The planning and preparation paid off when a disgruntled employee drove a car packed with explosives (stolen from the plant) into the facility’s natural gas-fired boiler structure. The resulting explosion and fire destroyed the boiler room, two nearby 1,000-gallon reaction vessels (both in-use) and damaged one flammable-liquids storage building.

    Acme immediately called 911, and activated its internal response systems. A recently installed automatic fire suppression system prevented impact to the flammable liquids storage building that was subjected to 800-degree flames. Although the water and suppression foam used in fighting the fire was contaminated with a variety of hazardous substances, it was contained within the concrete-lined emergency containment basins, preventing a release to the soil/groundwater system.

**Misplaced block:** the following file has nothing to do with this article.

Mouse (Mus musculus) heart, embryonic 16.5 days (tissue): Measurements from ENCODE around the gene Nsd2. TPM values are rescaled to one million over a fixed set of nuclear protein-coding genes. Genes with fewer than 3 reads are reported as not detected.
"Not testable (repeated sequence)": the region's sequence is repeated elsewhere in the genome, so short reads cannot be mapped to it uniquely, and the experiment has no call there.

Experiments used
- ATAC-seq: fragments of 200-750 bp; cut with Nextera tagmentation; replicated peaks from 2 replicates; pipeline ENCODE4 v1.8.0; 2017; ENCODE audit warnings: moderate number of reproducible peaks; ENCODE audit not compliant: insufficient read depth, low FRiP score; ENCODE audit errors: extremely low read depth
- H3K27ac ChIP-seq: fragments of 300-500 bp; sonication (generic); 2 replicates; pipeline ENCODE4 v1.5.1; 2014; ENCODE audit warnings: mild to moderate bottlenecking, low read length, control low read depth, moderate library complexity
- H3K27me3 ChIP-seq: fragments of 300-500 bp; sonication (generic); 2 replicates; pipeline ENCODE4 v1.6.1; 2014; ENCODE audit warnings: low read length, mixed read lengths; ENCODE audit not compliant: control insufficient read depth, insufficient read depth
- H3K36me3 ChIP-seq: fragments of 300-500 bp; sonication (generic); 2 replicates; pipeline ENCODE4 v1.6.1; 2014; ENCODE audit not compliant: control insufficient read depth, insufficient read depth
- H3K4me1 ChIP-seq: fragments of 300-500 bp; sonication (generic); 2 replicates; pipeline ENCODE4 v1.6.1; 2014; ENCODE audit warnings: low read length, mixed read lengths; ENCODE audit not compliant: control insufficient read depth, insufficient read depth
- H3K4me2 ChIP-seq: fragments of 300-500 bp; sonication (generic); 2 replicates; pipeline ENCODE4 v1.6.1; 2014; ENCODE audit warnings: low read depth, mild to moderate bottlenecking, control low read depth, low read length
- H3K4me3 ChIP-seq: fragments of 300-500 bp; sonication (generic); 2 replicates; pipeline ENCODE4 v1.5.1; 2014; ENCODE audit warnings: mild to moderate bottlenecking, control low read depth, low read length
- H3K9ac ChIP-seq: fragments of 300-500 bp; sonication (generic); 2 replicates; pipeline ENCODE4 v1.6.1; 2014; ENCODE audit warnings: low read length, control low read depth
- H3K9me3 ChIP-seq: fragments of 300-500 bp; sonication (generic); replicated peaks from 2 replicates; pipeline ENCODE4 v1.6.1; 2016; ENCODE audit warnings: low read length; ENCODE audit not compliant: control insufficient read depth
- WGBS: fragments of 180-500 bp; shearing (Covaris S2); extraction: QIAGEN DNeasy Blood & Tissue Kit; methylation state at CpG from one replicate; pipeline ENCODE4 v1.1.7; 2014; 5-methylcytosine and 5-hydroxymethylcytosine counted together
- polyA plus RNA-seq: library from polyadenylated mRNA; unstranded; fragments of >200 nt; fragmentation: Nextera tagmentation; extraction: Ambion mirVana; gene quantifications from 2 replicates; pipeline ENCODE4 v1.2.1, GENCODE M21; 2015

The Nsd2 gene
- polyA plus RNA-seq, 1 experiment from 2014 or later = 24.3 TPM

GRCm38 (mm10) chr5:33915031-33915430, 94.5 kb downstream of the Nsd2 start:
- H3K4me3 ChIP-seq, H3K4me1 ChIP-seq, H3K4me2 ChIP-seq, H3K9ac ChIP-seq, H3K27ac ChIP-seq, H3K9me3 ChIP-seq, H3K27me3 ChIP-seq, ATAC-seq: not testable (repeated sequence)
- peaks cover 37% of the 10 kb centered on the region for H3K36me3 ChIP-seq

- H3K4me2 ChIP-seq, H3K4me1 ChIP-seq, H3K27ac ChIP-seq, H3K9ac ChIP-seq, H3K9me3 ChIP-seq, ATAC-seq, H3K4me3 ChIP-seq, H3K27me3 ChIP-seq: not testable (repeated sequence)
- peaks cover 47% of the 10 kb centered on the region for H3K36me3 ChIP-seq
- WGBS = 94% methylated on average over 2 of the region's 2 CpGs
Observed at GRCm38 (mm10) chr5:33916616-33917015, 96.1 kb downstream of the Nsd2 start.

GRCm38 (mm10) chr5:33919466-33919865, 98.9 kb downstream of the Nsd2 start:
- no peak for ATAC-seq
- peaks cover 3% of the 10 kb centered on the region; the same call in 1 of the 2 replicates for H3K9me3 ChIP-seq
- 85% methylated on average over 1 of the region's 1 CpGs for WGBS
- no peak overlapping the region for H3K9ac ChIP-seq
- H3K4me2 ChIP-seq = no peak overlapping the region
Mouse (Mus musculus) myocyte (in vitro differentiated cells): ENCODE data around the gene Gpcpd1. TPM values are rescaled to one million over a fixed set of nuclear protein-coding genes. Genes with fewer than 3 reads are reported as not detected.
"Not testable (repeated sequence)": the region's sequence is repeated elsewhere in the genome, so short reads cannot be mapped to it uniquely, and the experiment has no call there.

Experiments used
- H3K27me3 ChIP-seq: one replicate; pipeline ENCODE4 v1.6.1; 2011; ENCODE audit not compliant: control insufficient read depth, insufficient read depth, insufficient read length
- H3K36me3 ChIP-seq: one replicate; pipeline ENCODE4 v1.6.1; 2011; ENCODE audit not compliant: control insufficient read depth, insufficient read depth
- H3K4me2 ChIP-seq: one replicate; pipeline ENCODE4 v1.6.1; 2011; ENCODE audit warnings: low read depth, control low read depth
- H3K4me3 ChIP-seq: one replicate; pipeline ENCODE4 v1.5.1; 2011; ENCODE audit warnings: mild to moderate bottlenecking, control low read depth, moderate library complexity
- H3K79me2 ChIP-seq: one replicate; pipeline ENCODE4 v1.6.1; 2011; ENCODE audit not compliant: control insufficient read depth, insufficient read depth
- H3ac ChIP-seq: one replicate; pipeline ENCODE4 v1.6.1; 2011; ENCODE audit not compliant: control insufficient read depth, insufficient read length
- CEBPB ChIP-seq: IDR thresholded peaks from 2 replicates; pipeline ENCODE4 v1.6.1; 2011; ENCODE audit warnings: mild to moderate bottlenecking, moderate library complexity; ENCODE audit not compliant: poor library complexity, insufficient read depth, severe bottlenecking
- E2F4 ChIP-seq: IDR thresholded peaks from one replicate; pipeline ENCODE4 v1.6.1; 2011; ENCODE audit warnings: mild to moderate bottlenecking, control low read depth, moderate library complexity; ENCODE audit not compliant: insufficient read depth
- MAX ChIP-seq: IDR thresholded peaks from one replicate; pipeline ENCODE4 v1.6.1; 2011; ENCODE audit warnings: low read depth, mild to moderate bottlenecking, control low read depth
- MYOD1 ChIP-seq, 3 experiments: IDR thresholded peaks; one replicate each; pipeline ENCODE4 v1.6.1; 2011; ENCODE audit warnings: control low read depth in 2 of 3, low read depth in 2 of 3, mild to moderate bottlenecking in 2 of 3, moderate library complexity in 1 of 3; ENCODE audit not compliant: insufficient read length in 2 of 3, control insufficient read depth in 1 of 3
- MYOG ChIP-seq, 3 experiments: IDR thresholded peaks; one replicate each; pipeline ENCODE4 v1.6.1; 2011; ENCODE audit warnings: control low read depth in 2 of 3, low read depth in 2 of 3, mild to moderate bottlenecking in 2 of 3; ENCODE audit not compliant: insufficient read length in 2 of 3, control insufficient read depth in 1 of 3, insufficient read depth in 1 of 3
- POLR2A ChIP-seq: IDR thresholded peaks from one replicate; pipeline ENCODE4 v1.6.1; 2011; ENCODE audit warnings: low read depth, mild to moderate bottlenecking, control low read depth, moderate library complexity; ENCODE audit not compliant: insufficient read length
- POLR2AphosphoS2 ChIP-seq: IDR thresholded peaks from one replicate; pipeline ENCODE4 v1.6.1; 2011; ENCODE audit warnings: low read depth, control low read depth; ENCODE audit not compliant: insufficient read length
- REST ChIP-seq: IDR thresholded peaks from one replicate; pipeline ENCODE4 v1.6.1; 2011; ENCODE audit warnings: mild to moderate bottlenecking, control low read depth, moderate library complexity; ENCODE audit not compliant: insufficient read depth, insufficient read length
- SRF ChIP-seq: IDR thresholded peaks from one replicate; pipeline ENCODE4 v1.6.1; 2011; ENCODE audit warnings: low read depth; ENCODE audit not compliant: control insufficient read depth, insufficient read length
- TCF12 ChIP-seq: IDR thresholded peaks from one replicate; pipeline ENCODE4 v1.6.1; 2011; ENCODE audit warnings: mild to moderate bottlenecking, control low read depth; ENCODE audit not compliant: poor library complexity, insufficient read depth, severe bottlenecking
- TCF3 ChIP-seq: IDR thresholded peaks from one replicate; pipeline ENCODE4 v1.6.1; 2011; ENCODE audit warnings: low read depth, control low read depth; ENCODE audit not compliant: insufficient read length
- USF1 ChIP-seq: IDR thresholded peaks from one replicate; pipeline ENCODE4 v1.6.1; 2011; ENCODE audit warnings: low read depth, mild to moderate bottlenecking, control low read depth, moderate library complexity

The existing air-monitoring network, as well as random monitoring by Acme and local fire department hazardous materials response personnel, showed that no significant airborne lease of hazardous materials occurred.

    Within 15 minutes of the 911 call, a second call was placed to the Roadrunnerville Water Co.’s emergency duty officer to advise it of the situation. Roadrunnerville Water immediately alerted its monitoring personnel and began implementing plans to isolate its reservoirs if needed. Additional notifications were made to Sylvester County emergency management.

    Within hours after the incident began, Acme conducted downstream water sampling of the Pure River to verify that contaminants were not released. Within a week of the incident, the company conducted groundwater monitoring of its existing well network to evaluate any potential impact in the event that undetected leaks were present in the emergency containment basins.

    Acme also consulted with local health officials to determine any relationships between the incident and numerous emergency room visits by individuals complaining of breathing difficulties on the day of the incident.

    The company evaluated the incident and modified its personnel screening policies, material access, and security procedures as a result.

    Every plan unique